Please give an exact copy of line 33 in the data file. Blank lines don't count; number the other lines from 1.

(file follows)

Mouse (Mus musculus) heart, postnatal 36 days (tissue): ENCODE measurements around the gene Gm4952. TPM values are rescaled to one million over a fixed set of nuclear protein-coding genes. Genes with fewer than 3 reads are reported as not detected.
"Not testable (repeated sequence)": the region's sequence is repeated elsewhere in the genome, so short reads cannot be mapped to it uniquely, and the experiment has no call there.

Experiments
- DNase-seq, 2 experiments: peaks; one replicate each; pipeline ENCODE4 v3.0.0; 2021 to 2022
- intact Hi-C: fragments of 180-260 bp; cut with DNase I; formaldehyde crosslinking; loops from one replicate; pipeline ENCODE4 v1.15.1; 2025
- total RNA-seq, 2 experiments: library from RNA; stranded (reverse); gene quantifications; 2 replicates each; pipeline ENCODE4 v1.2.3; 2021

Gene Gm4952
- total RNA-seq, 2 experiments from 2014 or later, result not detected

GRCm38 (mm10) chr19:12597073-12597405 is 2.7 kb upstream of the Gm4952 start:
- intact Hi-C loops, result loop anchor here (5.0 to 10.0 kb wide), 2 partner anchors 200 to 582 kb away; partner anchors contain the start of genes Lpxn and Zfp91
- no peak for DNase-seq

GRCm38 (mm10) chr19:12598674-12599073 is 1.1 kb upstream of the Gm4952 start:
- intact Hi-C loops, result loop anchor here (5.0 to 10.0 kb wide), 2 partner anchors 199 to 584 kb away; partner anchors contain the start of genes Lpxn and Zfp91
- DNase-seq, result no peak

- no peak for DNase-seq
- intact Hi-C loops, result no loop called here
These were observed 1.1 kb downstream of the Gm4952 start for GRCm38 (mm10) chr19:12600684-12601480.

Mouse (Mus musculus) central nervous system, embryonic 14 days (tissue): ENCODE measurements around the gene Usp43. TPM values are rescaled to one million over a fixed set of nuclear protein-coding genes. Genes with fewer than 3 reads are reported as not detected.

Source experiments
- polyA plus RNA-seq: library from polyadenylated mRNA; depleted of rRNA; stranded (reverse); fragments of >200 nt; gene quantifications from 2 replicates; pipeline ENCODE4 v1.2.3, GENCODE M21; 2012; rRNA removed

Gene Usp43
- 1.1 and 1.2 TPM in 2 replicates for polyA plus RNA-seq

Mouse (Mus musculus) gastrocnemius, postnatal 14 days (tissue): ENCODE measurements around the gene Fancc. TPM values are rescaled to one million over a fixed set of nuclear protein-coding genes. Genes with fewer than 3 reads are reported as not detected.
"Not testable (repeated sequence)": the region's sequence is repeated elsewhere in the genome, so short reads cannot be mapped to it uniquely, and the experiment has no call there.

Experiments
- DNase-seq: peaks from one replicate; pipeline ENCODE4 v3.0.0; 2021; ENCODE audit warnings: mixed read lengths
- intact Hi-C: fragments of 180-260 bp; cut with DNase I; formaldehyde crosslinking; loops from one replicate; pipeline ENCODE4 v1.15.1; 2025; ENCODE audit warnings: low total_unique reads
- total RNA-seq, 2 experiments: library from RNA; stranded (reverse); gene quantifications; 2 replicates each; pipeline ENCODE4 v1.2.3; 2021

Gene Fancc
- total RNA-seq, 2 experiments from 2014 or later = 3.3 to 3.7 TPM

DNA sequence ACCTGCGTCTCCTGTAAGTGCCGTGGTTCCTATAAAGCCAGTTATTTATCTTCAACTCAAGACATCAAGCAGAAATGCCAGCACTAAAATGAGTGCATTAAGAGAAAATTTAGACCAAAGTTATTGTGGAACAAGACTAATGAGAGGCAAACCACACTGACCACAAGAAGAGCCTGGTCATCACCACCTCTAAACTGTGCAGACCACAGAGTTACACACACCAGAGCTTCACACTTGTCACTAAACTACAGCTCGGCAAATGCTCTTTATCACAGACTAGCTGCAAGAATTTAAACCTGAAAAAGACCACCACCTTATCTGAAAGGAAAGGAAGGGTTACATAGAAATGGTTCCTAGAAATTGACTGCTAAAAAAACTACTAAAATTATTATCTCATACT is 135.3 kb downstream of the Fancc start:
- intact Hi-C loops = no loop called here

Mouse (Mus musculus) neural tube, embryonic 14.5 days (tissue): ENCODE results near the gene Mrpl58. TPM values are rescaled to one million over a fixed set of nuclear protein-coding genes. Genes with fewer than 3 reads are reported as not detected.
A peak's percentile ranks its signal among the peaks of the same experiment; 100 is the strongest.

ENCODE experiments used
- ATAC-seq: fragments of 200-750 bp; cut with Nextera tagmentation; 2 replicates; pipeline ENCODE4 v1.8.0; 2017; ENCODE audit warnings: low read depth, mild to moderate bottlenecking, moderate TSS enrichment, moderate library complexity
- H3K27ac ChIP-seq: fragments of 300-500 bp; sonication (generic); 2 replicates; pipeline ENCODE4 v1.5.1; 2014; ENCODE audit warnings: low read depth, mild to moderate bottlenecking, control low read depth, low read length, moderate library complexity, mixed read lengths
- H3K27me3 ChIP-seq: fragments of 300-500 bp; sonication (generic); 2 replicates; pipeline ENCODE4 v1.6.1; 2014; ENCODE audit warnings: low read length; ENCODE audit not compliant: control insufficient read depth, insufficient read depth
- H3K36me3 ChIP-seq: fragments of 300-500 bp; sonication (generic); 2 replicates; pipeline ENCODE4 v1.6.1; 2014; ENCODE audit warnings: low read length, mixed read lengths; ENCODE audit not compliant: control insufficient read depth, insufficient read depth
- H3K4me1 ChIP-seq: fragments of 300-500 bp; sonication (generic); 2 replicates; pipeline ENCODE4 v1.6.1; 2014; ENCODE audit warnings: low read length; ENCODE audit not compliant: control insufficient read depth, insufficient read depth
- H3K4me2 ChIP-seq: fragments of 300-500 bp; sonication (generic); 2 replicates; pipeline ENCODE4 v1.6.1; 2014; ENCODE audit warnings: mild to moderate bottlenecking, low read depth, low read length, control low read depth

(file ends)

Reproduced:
Mouse (Mus musculus) neural tube, embryonic 14.5 days (tissue): ENCODE results near the gene Mrpl58. TPM values are rescaled to one million over a fixed set of nuclear protein-coding genes. Genes with fewer than 3 reads are reported as not detected.